Dickeson--Looking for Some ChangesOctober 2000
Keep in mind, dear computer specialists, that you are publishers first, foremost and always. You're technicians only incidentally. If the data doesn't lead to action, you've failed your prime obligation.
Let me tell you the stories I think I want to see on my personal browser home page. I want to know about the cash. Every day. What was our starting balance, total of checks written, collections deposited and our balance right now? What customers are past due on payments? What inventories are more than 60 days old?
I want flashing red, bold-faced numbers with noises to get my attention. If we're burning cash balance, give me flames and a siren. Assume I'm distracted. Seize me warmly by the throat and shake me until knowledge sets in.
When my laser printer is out of paper, it speaks to me. "Please check your paper," the nice lady says. Voice prompt. My phone answering machine says, "You have two messages." It's more difficult to ignore than a screen prompt. When someone hits "enter" to set a price for a job, I want a voice to say, "That account is 86 days past due. Please press '1' if you wish to quote to this customer." If company policy mandates no credit extension when a customer is in arrears, then a specific individual is accountable for credit policy deviation and must be prepared to defend the variance.
Pricing decisions are the most significant decisions being made by a "knowledge worker" in commercial printing. We want support for those decisions—support that goes beyond the virtual reality of job cost estimates. Also, we need accountability for each price decision. "Price lists" are a way out for some companies, but in commercial job shops start with those two pricing principles: support and accountability.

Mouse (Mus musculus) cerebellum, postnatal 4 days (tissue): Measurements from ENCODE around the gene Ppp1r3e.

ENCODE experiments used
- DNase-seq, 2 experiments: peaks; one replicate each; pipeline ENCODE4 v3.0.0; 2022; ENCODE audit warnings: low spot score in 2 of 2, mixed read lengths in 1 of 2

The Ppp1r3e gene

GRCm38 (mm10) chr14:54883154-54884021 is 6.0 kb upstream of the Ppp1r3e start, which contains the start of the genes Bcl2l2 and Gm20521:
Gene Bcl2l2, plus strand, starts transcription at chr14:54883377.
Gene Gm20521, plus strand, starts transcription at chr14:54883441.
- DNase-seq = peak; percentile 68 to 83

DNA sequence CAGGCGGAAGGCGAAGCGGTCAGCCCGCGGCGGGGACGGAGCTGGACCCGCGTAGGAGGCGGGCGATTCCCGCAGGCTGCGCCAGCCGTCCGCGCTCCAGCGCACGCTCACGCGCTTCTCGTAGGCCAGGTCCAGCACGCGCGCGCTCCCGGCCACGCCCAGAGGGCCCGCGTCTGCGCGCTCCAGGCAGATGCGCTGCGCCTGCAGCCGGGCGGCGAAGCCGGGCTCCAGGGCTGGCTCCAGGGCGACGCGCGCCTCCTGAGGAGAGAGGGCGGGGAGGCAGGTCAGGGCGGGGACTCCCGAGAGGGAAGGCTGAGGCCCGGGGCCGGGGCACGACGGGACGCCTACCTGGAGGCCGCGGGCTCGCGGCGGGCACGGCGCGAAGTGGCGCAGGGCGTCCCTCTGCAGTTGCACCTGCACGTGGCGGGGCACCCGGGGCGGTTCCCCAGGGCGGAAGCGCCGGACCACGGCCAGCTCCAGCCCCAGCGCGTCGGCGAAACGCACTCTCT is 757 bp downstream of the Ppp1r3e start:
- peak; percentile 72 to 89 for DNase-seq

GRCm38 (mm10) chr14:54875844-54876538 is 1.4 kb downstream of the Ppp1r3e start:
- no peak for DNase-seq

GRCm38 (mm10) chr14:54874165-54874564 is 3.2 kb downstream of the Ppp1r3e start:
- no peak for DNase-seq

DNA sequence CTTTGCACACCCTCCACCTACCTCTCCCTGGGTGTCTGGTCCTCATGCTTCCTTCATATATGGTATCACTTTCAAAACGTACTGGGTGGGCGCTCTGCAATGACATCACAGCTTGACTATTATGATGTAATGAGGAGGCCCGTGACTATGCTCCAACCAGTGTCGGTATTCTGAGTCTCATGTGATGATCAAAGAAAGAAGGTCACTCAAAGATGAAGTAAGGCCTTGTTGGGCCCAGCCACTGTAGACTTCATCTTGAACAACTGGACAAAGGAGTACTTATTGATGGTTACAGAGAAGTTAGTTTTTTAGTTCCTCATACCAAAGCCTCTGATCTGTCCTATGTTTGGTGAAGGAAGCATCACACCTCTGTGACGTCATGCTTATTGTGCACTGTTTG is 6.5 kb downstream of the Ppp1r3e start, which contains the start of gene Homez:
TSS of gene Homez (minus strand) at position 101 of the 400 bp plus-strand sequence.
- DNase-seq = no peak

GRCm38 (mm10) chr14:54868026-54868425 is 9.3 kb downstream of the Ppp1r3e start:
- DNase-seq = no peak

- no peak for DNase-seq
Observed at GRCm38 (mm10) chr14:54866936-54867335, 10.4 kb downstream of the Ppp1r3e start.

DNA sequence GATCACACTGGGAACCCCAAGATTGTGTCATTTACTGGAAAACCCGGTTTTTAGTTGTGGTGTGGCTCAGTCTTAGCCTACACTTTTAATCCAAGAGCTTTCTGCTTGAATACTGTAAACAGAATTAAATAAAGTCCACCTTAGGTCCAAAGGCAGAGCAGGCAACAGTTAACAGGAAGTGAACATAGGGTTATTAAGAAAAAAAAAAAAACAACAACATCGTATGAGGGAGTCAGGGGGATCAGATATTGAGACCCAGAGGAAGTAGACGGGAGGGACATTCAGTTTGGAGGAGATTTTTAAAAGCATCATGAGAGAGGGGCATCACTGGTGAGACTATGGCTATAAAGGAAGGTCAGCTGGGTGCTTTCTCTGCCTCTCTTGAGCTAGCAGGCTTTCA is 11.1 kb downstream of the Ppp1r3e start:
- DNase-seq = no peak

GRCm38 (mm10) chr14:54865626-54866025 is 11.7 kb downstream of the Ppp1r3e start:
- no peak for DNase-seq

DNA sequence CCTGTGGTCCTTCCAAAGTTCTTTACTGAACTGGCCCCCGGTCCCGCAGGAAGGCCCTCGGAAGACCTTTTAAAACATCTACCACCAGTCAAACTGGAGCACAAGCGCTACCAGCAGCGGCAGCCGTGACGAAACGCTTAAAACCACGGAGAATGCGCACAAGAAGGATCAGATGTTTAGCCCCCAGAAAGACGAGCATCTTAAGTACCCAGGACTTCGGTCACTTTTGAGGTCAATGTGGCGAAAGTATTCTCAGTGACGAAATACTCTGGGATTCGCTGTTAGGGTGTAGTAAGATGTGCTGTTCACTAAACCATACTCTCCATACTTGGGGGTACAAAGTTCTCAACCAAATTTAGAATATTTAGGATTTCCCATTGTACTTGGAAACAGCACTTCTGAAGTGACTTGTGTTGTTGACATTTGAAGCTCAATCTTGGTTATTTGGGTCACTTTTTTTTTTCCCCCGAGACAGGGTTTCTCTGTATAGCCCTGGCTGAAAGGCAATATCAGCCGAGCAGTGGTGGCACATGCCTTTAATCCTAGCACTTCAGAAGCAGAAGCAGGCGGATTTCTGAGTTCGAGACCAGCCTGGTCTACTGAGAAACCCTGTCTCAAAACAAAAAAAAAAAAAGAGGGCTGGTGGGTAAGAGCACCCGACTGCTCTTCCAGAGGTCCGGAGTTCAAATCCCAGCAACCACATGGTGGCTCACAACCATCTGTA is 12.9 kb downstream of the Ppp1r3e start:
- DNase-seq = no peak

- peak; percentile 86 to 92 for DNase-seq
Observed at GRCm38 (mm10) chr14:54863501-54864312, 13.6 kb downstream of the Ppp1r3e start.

Demand system accommodation from your tech staff or software supplier for the two. Of course they'll fire back at you, "Specifically, what form do you wish this to take?" Reality check. Time to concentrate. Time to create. Develop a structure that supports the decision. Make it interactive.
Know What You Want
If it's interactive, then each slide pops up with a fact developed from policy and asks for a response. The responses are collected, dated, timed, filed with the name or ID of the knowledge worker. Want suggestions? Just list the questions that should be considered in setting a price. When you finish, you have a story that has some shape and continuity.
In the pricing database you have a book of stories that define the actual price policy of Fictitious Graphics Inc.—valid anecdotal wisdom.
Call this approach "storyboarding." You would be amazed if you learned how many decisions are based on storyboarded presentations. Books and movies are financed, venture capital is raised, candidates are elected to office, athletes are selected for teams, religions are formed, children are adopted, budgets are approved, new cars are designed. We construct our view of reality from stories.
Give us the information from our businesses as stories, not as sterile lists, tables and endless sprocket-paper printouts. We function in a world of sound bites these days. Advertisers, politicians, promoters know this. So let's learn from them and start with four areas: cash, receivables, inventories and pricing.
Fair dinkum, matey?
—Roger V. Dickeson
About the Author
Roger Dickeson is a printing productivity consultant based in Tucson, AZ. He can be reached by e-mail at Roger@prem-associates.com, by fax (520) 903-2295, or on the Web at http://www.prem-associates.com.